Doctors who perform abortions in Tennessee could see their names listed online, and women who undergo the procedures could be unintentionally identified under a bill pending in the state legislature.
State lawmakers are debating a measure that would require the Department of Health to publish more details about abortions, bringing Tennessee into a roiling, state-by-state battle over how to regulate abortion procedures.
Supporters say the bill, scheduled to come up Wednesday in a state House committee, only requires state health officials to post information online that they already collect. But critics say the measure is intended to intimidate women and doctors involved in abortions, even in emergency situations.
“I think publicizing this information will do nothing but cause serious consequences,” said state Rep. Gary Odom, D-Nashville. “This is dangerous. This is a dangerous piece of legislation.”
Known as the Life Defense Act of 2012, or House Bill 3808, the measure gives Tennessee lawmakers a rare opportunity to tighten regulations on abortion, which the Tennessee Supreme Court ruled in 2000 is a right protected by the state constitution.
That ruling has kept Tennessee lawmakers from considering controversial proposals floated elsewhere in the nation, such as a new law in Virginia going into effect July 1 that will require women to receive an ultrasound before abortions. Similar measures have passed in Oklahoma, North Carolina and Texas, although court challenges to them are pending.
The Life Defense Act contains two parts. The first would require doctors to have admitting privileges at a hospital near where they perform abortions, while the second would require the Department of Health to release more information on abortions, including the name of the doctor who performed the procedure and demographics about the women who receive them.
The measure’s sponsor, Rep. Matthew Hill, R-Jonesborough, said at an initial hearing on the bill earlier this month that the reporting requirement writes into law a form that the Department of Health already asks providers to fill out whenever they perform an abortion.
“The Department of Health already collects all of the data, but they don’t publish it,” he said. “All we’re asking is that the data they already collect be made public.”
Hill said the bill was suggested by Tennessee Right to Life, an anti-abortion group. Brian Harris, the group’s president, said the bill would give people better information about abortion in Tennessee.
“I think it’s fair for folks on both sides to see how prevalent abortion is in our counties and in our communities,” he said.
The Tennessee Medical Association and Planned Parenthood, meanwhile, have expressed several concerns about the bill.
They say the reports required by the measure could be used to identify women who have abortions.
The bill would require the publication of data — including the age, race, education and number of children — of women who receive abortions. The Department of Health reports such information, but it aggregates the data by region, making it impossible for others to figure out who underwent an abortion procedure.
The Life Defense Act attempts to protect patient privacy by requiring state health officials to keep the names of those who receive abortions private.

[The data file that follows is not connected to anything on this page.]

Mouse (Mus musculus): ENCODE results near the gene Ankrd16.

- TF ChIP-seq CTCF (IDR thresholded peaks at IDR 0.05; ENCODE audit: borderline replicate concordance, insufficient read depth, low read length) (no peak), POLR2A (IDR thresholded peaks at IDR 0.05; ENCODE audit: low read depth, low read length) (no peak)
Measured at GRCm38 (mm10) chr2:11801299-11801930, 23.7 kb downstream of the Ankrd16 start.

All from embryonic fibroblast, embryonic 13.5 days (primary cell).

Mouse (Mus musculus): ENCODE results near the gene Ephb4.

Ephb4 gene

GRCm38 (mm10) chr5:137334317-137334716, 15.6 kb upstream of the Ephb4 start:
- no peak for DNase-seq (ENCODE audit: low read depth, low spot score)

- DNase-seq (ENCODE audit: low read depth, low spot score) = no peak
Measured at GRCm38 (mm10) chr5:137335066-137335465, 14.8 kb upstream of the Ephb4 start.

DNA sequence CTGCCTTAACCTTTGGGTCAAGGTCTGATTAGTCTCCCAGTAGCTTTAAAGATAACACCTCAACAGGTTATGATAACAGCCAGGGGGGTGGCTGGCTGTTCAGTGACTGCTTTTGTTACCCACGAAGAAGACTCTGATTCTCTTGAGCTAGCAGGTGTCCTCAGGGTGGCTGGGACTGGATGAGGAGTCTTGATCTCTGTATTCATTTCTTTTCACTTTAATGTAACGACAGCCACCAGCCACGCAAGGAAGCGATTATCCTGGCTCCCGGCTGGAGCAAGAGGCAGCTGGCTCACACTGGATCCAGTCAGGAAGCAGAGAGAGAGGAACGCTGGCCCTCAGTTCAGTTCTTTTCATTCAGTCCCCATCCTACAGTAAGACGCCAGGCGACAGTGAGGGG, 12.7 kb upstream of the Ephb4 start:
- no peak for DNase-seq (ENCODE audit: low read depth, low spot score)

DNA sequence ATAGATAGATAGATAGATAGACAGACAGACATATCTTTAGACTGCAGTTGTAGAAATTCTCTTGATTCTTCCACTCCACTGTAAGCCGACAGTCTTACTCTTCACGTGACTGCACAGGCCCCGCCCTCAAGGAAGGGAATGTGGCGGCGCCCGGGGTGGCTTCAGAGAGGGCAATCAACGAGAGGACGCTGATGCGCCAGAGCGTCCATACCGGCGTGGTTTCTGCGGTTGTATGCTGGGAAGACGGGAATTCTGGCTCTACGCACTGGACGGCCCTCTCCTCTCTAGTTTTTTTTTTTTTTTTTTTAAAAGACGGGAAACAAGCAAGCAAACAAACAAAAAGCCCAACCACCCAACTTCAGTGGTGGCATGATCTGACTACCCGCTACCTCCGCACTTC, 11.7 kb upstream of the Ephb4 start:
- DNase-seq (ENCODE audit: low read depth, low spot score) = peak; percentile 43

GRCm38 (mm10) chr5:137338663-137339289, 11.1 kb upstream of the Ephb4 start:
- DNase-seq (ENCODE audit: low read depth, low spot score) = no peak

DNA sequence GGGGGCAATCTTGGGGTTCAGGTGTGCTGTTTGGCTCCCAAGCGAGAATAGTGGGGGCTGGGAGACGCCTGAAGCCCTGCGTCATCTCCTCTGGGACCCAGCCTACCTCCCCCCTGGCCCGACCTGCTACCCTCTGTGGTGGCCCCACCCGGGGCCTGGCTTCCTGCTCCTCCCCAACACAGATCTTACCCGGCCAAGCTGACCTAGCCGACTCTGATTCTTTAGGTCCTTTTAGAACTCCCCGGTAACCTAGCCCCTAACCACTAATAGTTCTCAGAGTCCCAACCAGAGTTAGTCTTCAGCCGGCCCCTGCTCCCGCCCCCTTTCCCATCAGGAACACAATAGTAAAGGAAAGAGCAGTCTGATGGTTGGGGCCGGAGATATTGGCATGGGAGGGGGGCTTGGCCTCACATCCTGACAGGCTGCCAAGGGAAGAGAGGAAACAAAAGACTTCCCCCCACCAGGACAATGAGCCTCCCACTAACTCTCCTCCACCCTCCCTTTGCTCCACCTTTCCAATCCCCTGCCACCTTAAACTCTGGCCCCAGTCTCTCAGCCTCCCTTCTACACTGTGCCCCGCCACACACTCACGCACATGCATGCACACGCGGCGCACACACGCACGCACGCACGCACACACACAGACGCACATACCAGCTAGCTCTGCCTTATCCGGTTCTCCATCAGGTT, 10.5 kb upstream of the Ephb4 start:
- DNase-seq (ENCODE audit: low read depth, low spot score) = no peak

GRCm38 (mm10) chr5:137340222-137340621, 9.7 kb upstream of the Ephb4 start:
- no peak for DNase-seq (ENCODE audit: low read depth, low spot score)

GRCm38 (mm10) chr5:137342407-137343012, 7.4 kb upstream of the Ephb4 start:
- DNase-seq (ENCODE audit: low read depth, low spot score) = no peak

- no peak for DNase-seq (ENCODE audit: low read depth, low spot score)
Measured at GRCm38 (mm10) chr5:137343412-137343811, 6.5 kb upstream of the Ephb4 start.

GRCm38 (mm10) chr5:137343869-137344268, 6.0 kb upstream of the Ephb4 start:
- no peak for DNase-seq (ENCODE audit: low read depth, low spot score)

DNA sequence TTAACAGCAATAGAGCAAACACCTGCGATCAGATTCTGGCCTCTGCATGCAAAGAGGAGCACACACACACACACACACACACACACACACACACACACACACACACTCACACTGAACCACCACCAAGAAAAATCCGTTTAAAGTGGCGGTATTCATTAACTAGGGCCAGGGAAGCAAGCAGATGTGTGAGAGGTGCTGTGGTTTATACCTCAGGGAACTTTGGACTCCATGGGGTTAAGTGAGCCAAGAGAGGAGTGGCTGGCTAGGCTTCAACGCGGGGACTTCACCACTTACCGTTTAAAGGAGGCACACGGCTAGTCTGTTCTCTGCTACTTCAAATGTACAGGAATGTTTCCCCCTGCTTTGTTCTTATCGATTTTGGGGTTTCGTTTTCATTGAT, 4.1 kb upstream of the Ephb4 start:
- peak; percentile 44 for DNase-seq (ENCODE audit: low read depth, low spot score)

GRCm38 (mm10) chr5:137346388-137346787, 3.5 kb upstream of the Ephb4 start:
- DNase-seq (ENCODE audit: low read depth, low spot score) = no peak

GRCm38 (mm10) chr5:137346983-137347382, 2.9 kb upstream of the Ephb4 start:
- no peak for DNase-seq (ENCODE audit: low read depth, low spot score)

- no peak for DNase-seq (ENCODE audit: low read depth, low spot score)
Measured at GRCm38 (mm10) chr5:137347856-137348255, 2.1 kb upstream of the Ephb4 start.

But the bill also requires the Department of Health to release patient data broken down by county. Critics say that could reveal the identities of some women who receive abortions, particularly in small, rural communities.
“We have many small counties in the state,” Odom said. “There’s going to be circumstances where that woman’s going to be identified in that county.”
The bill also could endanger doctors who perform abortions, opponents say. For the first time, state health officials would have to gather the names of doctors who perform abortion procedures. That information could be used by abortion opponents to target those doctors, foes of the bill say.
Abortion specialists are not the only doctors who would have to submit such information. Opponents say other practitioners, such as obstetricians who perform abortion procedures during emergencies or miscarriages, would also have to report their involvement.
“In an environment where doctors are victims of violence — and we’ve had physicians who provide abortion care murdered in the past few years — I think this is an attempt to intimidate and allow for providers to be terrorized,” said Jeff Teague, president and CEO of Planned Parenthood of Middle and East Tennessee.
But Harris said the bill would not make the reporting requirements for abortion any more extensive than for other medical procedures.
“Abortion should not be treated any different than any other health practice in the state,” he said. “That’s all we’re asking for.”
The bill cleared a House subcommittee March 6 by an 8-5 vote along party lines. But Hill put off debate in the House Health and Human Resources Committee last week.
Hill said he plans to bring the bill up on Wednesday. He also said he plans to address opponents’ concerns at that meeting, but he declined to comment further, saying potential changes are still being worked out.
Greg Zelizer, director of government affairs for the Tennessee Medical Association, expressed confidence that the changes would head off some of the opponents’ fears.
“I’ve talked to Matthew, and he understands the difficulty,” Zelizer said last week. “In no way does he or those who brought this legislation want harm to come to anybody.”